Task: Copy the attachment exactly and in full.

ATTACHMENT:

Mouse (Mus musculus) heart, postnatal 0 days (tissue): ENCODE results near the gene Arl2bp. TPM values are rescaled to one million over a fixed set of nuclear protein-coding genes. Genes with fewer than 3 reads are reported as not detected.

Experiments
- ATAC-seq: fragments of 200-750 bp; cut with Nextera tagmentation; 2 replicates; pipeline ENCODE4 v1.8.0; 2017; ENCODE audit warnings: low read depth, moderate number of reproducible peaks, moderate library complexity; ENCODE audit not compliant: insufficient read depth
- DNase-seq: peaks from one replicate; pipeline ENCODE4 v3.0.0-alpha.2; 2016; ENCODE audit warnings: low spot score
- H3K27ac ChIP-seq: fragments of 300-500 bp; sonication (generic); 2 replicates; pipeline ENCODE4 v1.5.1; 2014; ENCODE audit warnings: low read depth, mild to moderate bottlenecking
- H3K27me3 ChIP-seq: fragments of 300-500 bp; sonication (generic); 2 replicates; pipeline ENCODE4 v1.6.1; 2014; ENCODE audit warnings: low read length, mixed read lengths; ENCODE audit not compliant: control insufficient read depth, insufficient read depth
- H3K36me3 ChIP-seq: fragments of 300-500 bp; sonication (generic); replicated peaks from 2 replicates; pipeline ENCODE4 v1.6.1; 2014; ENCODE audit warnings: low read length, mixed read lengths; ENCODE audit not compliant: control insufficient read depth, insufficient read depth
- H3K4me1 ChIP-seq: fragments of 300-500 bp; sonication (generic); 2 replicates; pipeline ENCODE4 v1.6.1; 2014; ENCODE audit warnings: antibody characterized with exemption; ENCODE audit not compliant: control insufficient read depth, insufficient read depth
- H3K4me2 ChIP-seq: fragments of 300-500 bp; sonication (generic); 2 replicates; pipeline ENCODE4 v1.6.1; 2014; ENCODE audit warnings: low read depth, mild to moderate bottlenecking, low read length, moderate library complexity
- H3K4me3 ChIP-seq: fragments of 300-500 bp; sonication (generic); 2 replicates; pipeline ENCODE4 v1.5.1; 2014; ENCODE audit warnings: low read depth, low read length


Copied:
Mouse (Mus musculus) heart, postnatal 0 days (tissue): ENCODE results near the gene Arl2bp. TPM values are rescaled to one million over a fixed set of nuclear protein-coding genes. Genes with fewer than 3 reads are reported as not detected.

Experiments
- ATAC-seq: fragments of 200-750 bp; cut with Nextera tagmentation; 2 replicates; pipeline ENCODE4 v1.8.0; 2017; ENCODE audit warnings: low read depth, moderate number of reproducible peaks, moderate library complexity; ENCODE audit not compliant: insufficient read depth
- DNase-seq: peaks from one replicate; pipeline ENCODE4 v3.0.0-alpha.2; 2016; ENCODE audit warnings: low spot score
- H3K27ac ChIP-seq: fragments of 300-500 bp; sonication (generic); 2 replicates; pipeline ENCODE4 v1.5.1; 2014; ENCODE audit warnings: low read depth, mild to moderate bottlenecking
- H3K27me3 ChIP-seq: fragments of 300-500 bp; sonication (generic); 2 replicates; pipeline ENCODE4 v1.6.1; 2014; ENCODE audit warnings: low read length, mixed read lengths; ENCODE audit not compliant: control insufficient read depth, insufficient read depth
- H3K36me3 ChIP-seq: fragments of 300-500 bp; sonication (generic); replicated peaks from 2 replicates; pipeline ENCODE4 v1.6.1; 2014; ENCODE audit warnings: low read length, mixed read lengths; ENCODE audit not compliant: control insufficient read depth, insufficient read depth
- H3K4me1 ChIP-seq: fragments of 300-500 bp; sonication (generic); 2 replicates; pipeline ENCODE4 v1.6.1; 2014; ENCODE audit warnings: antibody characterized with exemption; ENCODE audit not compliant: control insufficient read depth, insufficient read depth
- H3K4me2 ChIP-seq: fragments of 300-500 bp; sonication (generic); 2 replicates; pipeline ENCODE4 v1.6.1; 2014; ENCODE audit warnings: low read depth, mild to moderate bottlenecking, low read length, moderate library complexity
- H3K4me3 ChIP-seq: fragments of 300-500 bp; sonication (generic); 2 replicates; pipeline ENCODE4 v1.5.1; 2014; ENCODE audit warnings: low read depth, low read length